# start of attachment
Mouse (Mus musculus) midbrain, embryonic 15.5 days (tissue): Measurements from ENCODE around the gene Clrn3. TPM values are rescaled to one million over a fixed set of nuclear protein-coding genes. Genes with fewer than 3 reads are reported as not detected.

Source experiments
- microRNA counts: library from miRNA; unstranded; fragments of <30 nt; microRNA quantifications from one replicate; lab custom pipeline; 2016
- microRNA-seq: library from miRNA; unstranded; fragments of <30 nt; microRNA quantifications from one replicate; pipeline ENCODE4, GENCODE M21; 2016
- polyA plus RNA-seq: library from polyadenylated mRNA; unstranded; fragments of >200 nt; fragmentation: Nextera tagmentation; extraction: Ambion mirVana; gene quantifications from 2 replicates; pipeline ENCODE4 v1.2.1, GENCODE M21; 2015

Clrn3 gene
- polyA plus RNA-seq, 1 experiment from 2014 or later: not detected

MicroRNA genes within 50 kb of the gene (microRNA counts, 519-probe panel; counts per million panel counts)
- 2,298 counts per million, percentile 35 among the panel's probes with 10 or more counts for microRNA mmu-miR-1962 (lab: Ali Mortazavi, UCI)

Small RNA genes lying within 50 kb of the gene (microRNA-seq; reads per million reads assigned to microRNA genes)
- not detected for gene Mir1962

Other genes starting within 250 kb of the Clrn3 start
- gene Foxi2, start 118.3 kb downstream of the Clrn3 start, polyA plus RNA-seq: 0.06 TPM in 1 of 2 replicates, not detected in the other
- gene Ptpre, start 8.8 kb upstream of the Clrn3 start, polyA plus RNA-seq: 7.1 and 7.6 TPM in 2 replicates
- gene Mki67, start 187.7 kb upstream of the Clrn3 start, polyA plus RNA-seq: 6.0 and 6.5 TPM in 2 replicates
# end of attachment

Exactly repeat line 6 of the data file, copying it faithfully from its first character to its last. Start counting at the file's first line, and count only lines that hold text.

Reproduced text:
Clrn3 gene